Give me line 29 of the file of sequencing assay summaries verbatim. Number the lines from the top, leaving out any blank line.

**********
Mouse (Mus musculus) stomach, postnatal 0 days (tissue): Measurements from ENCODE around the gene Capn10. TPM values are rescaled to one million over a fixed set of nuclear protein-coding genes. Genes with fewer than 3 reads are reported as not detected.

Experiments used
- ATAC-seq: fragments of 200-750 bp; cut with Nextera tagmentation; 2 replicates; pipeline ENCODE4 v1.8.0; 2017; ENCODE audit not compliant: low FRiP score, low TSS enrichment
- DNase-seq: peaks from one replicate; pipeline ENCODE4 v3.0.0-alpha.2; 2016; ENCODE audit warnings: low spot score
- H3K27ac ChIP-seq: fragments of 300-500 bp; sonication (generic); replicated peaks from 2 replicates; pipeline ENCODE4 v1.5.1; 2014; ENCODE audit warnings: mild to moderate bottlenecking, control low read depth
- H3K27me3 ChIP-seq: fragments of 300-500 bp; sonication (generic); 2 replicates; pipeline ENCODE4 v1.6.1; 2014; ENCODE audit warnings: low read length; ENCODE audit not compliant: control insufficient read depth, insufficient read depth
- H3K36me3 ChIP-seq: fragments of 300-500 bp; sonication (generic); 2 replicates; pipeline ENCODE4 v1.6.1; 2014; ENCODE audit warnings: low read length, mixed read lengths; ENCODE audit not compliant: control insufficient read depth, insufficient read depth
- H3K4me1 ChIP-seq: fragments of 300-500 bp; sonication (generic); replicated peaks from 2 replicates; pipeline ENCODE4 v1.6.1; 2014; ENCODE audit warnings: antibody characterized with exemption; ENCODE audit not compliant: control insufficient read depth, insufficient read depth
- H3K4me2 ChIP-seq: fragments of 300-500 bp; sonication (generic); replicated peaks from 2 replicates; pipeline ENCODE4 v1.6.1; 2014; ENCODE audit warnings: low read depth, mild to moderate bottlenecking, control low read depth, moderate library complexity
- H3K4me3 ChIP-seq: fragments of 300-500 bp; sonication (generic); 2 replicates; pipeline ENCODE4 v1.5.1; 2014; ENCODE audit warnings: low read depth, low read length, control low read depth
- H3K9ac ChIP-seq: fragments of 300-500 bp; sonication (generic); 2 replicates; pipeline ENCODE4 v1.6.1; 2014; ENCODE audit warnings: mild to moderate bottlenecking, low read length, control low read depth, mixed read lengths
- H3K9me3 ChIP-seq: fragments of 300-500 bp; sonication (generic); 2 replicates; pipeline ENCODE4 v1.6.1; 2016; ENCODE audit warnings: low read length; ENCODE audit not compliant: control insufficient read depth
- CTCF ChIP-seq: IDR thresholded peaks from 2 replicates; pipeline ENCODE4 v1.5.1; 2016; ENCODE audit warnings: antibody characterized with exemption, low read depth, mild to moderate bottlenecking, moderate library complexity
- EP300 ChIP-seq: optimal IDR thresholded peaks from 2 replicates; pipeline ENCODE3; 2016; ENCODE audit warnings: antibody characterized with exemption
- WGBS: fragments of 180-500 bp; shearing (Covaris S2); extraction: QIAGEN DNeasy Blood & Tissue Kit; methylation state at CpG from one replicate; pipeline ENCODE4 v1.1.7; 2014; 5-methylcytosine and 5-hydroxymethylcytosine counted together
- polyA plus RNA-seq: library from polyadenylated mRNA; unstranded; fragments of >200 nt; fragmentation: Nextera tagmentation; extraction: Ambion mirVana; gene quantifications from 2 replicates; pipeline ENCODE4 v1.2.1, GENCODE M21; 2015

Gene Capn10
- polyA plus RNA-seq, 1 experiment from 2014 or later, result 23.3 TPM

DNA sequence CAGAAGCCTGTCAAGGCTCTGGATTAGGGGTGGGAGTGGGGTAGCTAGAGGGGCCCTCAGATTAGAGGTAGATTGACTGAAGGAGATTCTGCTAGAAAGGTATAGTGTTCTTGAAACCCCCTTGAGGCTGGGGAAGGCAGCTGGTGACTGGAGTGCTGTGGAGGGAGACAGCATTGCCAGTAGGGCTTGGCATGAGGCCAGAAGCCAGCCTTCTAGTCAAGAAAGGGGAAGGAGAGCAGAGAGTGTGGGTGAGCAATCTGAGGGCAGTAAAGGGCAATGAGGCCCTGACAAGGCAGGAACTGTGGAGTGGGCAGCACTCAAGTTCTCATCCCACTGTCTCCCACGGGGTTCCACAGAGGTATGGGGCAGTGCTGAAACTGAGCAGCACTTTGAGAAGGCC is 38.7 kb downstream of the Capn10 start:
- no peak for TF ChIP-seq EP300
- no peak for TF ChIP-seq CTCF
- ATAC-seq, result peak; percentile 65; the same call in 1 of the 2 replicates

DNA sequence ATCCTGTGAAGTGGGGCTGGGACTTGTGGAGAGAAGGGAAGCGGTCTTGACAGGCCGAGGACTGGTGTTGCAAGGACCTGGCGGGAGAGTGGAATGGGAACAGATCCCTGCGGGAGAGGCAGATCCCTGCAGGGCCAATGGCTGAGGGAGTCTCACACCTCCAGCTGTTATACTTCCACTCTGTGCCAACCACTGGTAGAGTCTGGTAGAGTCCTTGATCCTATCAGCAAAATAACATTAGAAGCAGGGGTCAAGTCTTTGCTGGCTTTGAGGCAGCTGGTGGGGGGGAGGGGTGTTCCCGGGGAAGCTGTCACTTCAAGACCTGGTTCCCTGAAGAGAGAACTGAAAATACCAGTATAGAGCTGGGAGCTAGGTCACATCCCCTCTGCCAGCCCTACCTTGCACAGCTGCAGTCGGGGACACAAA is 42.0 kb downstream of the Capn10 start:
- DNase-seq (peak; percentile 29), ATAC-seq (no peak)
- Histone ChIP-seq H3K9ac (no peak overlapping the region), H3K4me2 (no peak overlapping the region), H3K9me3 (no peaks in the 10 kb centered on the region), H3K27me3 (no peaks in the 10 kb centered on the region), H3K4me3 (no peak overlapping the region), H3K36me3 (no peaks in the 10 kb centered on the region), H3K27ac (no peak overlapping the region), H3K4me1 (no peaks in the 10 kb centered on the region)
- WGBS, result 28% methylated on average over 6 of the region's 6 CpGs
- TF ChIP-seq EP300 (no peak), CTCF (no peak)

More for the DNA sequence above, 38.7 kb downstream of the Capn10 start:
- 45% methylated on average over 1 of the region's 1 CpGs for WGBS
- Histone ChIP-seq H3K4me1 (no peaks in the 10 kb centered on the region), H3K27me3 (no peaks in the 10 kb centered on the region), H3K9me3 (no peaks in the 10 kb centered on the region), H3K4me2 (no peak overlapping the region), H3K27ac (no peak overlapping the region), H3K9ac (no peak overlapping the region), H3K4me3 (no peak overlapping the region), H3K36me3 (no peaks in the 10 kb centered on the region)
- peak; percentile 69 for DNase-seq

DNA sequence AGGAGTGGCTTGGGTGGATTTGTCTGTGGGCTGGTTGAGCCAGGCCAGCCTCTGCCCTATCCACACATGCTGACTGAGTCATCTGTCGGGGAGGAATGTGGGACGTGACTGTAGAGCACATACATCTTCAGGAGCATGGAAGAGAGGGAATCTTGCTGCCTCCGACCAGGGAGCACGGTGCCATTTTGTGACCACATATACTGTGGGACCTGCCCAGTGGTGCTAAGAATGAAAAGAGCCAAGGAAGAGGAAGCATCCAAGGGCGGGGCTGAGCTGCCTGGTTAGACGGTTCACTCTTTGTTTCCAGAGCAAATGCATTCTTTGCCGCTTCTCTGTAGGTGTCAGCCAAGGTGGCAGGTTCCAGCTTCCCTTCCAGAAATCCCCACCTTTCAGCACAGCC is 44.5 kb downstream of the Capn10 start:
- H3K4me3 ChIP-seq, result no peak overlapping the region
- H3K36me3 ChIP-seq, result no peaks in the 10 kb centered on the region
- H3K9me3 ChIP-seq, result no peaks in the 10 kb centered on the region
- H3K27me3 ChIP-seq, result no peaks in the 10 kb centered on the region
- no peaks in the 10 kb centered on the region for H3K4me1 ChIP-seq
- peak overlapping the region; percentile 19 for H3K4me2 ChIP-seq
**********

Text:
- 45% methylated on average over 1 of the region's 1 CpGs for WGBS